? >> reporter: the key for syria is russia and iran and there are indications now that russia may be open to some kind of deal and it is not for any altruistic region but they're trying to preserve what little influence they have inside syria. that is a key russian ally and they would be like to be on the forefront of brokering a deal rather than syria totally fall in the hands of jihadists and somebody risch shuns have no influence on. one of the reasons they may start to talk about the deal is high level defection. this was the general in charge of the military police. when he defected over to turkey it is very nasty thing to say about the regime and president assad because he is now joining the rebels. this is may be why the russians are starting to think about talking to people. there are report that is the syrian deputy foreign minister now in moscow for talks possibly trying to negotiate some kind of settlement, some kind of transition. how that would look where it would be anrd early transition rather than this civil war pushing out what is left with the regime whether that would b
him. they say it's okay to give him asylum. russia will not give him asylum and it seems to me that the russians are sending signals now to the opposition that, let's talk. because what the russians wanted in there they wanted to keep our number one arab ally, bashar al-assad. he's going, now they want to keep their naval case. there are so many layers and rival factions, national and international that syria will be a problem for years to come. heather: russia also saying their policies will no longer be tied tow a specific family or name, that being key as well. >> right. heather: i want to ask you in these final moments what is going on in egypt right now and how that is affect being the rest of the middle east. >> it's affecting the rest of the middle east because it gives even more momentum to the islamist tide. in this referendum which was a put up job the muslim brotherhood won. they claimed 64%, although only 30% of egyptians voted in the referendum on the constitution. the bottom line is, once islamists get power they do not want to give it up. and it's interesting to
to considering how serious russia and syria have been as allies the last couple years. look what is going on the ground. a general in charge of the military defense group, the military police there inside of afghanistan, inside of syria, pardon me, he just redecked over to turkey and is joining the rebels. this is the most serious high-ranking defects we've seen in a while. that shows another part of the momentum turning toward the rebels, away from the government who are becoming increasingly isolated inside of their cities, unable to project power. the army we heard is running out of supplies, though russia is still resupplying them as of now. but the rebels are becoming increasingly successful with their attacks. the big wildcard if russia tries to figure out a way to negotiate a settlement, what does iran do? iran is the other big supporter of syria as we reported for a long time. they sent numbers of airliners, civilian cargo planes into damascus and other airports with weapons on board, men, members of the revolutionary guard to help syria, the question is russia begins to abandon s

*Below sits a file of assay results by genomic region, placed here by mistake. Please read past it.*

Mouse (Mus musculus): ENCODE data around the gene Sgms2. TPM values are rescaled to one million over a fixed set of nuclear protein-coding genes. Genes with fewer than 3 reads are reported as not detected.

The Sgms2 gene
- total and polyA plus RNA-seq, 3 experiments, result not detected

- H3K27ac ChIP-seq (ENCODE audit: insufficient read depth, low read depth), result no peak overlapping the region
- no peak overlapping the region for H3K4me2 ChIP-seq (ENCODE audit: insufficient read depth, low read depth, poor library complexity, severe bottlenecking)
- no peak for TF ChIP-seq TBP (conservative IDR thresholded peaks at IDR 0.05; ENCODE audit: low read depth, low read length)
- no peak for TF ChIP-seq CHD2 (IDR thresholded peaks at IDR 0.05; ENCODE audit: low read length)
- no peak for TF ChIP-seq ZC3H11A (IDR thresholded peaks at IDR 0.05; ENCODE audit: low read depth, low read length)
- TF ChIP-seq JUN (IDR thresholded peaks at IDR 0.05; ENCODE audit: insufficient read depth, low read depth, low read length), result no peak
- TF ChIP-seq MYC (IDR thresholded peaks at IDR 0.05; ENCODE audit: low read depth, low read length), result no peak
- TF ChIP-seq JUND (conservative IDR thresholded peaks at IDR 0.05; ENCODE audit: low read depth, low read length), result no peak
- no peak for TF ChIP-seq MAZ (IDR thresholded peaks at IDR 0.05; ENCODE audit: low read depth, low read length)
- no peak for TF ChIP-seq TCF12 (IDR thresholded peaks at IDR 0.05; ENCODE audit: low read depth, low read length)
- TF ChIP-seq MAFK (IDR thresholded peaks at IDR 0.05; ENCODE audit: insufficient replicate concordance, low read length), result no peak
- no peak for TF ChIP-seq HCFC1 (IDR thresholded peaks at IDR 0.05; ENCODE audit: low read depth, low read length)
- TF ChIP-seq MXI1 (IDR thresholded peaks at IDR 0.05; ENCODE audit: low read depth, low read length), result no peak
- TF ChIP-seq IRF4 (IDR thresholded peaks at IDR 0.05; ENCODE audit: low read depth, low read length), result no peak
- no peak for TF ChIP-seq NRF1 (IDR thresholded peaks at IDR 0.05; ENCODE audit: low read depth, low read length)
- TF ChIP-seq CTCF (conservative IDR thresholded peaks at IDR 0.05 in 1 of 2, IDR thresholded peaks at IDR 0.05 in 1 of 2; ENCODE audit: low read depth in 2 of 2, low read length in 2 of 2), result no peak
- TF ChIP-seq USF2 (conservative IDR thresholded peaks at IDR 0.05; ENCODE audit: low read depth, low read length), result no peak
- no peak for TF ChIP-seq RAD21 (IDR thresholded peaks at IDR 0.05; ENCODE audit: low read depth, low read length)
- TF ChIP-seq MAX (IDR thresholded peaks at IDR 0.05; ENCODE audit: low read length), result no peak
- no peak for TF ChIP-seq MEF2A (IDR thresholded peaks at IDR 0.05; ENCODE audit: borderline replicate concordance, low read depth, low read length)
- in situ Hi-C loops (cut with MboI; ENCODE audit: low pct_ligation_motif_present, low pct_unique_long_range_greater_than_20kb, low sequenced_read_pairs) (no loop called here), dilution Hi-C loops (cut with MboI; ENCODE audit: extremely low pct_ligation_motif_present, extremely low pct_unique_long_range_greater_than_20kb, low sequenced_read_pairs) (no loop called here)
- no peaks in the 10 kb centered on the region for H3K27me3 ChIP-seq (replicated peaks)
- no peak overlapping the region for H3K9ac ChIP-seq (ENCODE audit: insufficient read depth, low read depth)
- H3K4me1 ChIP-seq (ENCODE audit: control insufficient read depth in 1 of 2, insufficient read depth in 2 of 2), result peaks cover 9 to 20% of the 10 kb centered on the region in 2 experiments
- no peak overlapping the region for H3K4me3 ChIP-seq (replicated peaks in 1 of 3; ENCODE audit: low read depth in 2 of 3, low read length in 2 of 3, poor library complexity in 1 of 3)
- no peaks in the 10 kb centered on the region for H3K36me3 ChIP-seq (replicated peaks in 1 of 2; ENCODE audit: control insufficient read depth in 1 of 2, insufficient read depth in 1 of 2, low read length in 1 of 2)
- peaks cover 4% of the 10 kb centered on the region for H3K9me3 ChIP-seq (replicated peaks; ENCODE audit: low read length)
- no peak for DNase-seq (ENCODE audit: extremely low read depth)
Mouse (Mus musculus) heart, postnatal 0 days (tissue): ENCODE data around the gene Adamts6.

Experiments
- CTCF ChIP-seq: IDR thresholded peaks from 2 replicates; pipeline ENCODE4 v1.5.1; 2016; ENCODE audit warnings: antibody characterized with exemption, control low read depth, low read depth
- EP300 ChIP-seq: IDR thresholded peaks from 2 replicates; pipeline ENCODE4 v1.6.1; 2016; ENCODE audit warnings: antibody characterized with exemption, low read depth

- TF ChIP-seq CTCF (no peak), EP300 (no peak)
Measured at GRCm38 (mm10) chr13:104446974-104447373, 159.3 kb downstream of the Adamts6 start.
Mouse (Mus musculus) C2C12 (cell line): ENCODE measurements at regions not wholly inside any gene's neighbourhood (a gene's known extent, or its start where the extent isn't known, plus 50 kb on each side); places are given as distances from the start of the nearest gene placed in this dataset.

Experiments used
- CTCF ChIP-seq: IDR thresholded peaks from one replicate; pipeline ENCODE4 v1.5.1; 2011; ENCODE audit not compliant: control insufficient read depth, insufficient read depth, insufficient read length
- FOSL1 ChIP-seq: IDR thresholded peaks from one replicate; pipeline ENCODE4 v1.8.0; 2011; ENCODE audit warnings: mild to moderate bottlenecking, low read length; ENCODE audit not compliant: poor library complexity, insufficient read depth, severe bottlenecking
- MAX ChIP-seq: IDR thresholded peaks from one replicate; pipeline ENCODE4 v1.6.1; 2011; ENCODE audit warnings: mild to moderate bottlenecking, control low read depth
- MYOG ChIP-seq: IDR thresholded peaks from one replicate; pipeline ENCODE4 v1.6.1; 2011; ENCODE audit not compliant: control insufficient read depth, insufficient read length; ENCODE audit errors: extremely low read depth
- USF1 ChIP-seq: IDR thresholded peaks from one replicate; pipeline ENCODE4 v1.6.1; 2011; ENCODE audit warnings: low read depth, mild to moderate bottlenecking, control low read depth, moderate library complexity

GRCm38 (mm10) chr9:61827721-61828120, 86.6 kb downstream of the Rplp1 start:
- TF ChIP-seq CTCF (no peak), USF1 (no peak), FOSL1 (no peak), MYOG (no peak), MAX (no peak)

. >> and is russia vladimir putin playing with children's lives . what he just did. >>> and the newspapers that published the names of licensed gun owners. fox and friends starts right now. ♪ >> julia: hello, everybody. >> three days left. three days left before we go head first over the fiscal cliff. >> julia: before we talk about the fiscal cliff. you did cavuto. you did o'rielly or i mean not o'rielly. the five. today you have this show and then cavuto and then on the five. >> you will be on the five. >> julia: and then other things. >> it is one of those days. iclele ladies and gentlemen, eric bowling -- boling is the mara thon man. >> it is good to be here. >> julia: yes, it is good to be here. >> kelly: thank you for joining us this morning. >> julia: the headlines and fox news alert it appears russian president vladimir putin is trying to make a political point at the expense of orphans. he signed a bill that bans americans from adopting russia children. i can't believe this happening in retaliation law for cracking down on russia human rights vialators. >> these children are not